Agency wants to turn Kakaako parking lot into center for innovation

    The proposed “Innovation Block” development next to the John A. Burns School of Medicine in Kakaakowould include a “Sandbox,” a place where technology innovators could test their ideas.


    The proposed “Innovation Block” development next to the John A. Burns School of Medicine in Kakaakowould include a “Sandbox,” a place where technology innovators could test their ideas.

  • COURTESY HIGH TECHNOLOGY DEVELOPMENT CORP.    The proposed “Innovation Block” development next to the John A. Burns School of Medicine in Kakaako


    The proposed “Innovation Block” development next to the John A. Burns School of Medicine in Kakaako

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(Honolulu Star-Advertiser) Can ideas really grow like flowers, from seeds planted in fertile soil? That’s a romantic casting of the notion, but the proponents of an “innovation block” — an effort to deposit some of that fertile soil in Kakaako for growing new businesses — would essentially say “yes.”

Everyone loves the concept of the “innovation economy,” and what the state’s High Technology Development Corp. (HTDC) hopes is that creating a place that supports the innovators will jumpstart it in Hawaii.

That is what’s behind the “innovation block” idea, a complex proposed for development in multiple phases at a 5.5-acre site now occupied by a state-owned parking lot on the Ewa side of the John A. Burns School of Medicine and the University of Hawaii Cancer Center.

It’s a project under the aegis of the Hawaii Community Development Authority (HCDA), the planners of Kakaako redevelopment. The agency put out a request for proposals Dec. 7 (see story, Page E4).

Innovation, said Luis Salaveria, can be the way to fulfill the endlessly invoked mandate for economic diversification.

“Hawaii is a small market,” added Salaveria, director of the state Department of Business, Economic Development and Tourism, the agency that houses HTDC. “We’re not going to be the manufacturing hub of a particular thing.

“But where we do have competitive advantage and where we can attract people is in this knowledge-based economy, and in what innovation happens.”

HTDC has put a lot of stock in this idea. A key policy objective is outlined in one of its central blueprints, titled “80/80 by 2030.” That means: generating 80,000 jobs, each producing $80,000 annually or more, in the next 14 years.

It’s a tall order, but Salaveria and Robbie Melton, HTDC chief executive officer, who sat down recently with the Honolulu Star-Advertiser editorial board, believe the innovation block can be a vehicle.

Melton said the site was selected over other parcels owned by the state in West Oahu because the urban location was deemed optimal. There was a feasibility study three years ago that considered Leeward properties, she said.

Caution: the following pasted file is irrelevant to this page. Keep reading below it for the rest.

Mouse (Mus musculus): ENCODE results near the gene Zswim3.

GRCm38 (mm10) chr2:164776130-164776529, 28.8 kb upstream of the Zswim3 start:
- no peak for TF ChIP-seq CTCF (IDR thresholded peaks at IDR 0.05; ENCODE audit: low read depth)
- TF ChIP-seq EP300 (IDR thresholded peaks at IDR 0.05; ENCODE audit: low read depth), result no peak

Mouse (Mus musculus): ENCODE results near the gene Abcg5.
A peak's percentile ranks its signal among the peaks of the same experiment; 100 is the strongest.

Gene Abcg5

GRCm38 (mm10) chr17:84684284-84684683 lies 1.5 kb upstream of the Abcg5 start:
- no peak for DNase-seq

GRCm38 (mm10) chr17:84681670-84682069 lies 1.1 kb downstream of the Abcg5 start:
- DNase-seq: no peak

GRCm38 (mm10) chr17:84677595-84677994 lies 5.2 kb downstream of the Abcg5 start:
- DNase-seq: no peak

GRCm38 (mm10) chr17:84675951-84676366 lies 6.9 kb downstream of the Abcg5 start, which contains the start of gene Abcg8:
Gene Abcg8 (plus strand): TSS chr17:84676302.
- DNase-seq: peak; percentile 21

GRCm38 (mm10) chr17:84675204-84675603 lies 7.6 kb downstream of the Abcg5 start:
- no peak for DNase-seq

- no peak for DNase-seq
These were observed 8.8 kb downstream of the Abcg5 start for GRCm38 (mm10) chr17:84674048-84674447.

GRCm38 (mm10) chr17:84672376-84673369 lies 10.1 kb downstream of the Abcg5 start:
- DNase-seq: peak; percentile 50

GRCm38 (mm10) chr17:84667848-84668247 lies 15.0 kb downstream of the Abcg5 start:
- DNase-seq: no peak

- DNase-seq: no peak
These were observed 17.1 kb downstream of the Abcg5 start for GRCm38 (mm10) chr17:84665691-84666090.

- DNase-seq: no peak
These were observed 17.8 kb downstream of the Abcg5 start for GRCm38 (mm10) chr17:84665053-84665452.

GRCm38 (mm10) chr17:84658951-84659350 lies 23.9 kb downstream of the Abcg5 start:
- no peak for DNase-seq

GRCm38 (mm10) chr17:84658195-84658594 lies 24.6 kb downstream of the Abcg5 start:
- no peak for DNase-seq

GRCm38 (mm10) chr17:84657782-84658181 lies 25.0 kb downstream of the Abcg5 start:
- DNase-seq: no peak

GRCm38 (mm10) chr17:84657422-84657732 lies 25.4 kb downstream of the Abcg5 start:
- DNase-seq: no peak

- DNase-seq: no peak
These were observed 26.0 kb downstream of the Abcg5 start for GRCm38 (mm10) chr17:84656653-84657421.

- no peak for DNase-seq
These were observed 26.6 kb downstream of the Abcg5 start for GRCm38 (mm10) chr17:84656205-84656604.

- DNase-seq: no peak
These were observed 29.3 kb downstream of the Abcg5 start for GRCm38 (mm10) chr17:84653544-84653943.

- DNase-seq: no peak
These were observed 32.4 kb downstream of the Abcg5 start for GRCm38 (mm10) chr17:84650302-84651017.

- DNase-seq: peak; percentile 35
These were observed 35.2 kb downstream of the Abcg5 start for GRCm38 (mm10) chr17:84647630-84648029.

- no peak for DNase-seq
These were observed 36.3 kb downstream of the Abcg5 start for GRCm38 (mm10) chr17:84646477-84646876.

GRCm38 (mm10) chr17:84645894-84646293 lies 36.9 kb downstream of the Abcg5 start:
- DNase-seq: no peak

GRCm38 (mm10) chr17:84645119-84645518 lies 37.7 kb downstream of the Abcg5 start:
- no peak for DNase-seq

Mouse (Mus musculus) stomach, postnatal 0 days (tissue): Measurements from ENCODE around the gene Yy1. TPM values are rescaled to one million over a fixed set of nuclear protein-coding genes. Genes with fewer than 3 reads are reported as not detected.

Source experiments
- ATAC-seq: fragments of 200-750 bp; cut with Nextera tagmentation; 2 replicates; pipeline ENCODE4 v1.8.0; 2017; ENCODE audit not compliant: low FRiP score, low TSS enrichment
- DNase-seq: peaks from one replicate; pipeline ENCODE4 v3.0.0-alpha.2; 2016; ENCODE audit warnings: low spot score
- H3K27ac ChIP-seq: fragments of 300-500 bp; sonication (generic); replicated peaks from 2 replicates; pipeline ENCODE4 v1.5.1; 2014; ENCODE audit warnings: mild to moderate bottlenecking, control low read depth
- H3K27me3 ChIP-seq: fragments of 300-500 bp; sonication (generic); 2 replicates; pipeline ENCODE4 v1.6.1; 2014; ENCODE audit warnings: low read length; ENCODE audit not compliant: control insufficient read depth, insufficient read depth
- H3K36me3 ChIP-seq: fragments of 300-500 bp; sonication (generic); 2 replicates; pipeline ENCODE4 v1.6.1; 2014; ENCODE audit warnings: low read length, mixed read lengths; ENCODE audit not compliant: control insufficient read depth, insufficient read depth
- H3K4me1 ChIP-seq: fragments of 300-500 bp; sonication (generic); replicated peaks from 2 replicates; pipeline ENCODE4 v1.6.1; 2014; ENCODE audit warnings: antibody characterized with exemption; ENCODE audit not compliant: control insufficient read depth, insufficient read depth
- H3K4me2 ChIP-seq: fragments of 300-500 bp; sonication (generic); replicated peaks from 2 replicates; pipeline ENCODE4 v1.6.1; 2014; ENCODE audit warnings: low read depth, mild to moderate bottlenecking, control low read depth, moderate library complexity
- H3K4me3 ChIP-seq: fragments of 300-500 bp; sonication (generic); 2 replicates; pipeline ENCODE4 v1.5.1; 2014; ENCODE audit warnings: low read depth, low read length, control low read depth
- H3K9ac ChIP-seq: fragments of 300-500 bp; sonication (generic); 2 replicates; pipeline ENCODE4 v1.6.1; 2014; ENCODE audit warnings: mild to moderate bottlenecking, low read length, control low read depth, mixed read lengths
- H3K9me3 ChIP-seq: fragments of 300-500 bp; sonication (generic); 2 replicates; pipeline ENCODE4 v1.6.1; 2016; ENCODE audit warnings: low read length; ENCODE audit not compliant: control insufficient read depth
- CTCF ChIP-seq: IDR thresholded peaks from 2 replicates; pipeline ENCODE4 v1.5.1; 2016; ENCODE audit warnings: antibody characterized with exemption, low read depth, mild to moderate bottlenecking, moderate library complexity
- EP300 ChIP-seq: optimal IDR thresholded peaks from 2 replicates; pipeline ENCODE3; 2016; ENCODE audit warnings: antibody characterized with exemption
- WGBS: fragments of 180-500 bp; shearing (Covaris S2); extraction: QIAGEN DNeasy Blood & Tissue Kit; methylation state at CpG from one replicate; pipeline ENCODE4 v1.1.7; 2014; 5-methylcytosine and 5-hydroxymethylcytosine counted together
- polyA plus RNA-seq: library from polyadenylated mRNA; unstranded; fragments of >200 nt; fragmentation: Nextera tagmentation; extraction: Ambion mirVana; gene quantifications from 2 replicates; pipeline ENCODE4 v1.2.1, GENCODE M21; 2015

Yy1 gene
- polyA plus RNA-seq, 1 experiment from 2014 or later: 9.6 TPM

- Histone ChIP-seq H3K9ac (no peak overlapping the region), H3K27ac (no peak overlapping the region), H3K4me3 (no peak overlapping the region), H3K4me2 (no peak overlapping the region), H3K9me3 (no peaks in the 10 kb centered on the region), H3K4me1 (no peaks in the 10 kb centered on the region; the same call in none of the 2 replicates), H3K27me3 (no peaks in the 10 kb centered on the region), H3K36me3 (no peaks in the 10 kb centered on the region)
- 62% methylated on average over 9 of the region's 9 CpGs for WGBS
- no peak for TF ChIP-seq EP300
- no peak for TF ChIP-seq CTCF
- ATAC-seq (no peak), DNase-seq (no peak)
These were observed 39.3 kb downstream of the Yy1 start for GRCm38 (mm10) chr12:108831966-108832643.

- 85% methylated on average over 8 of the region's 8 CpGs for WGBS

“However, there’s not a critical mass of entrepreneurs in that location,” Melton added. “It would be like the Mililani Tech Park, where they built it and nobody came. … When you survey the entrepreneurs, they’re like, ‘No, we’re not going out there, because the activity is here.’

“Kakaako is where all the innovation activity and a lot of the startups are. And since there’s state land, it made the most sense to do something.”

The campus envisioned for Kakaako Makai would give workspace and mentoring to startup companies in what’s being described as a “sandbox” — a place for meetings, collaboration and experimentation to try things out before scaling up any new company.

A draft environmental assessment projects a 2018 completion for the first, “sandbox” phase. Financing for that involves $3 million in state funds for planning and design. Additionally $3 million came from the U.S. Economic Development Administration, a grant secured because there are private companies willing to partner in development.

Those partners will contribute $1.325 million. And although their plans must be approved through the RFP process, the contenders who have stepped up so far are the business supply company Fisher Hawaii and ‘ike, the Honolulu-based group of companies, including DataHouse, that focus on digital solutions for businesses.

Both are in need of business space that they’d build on the campus, along with a “collaboration” area they would contribute along with mentoring and support services to educators.

Al Hirata, Fisher’s vice president and general manager, said his company believes supporting teachers in learning new technologies and skills is essential to developing the talent the innovation economy requires.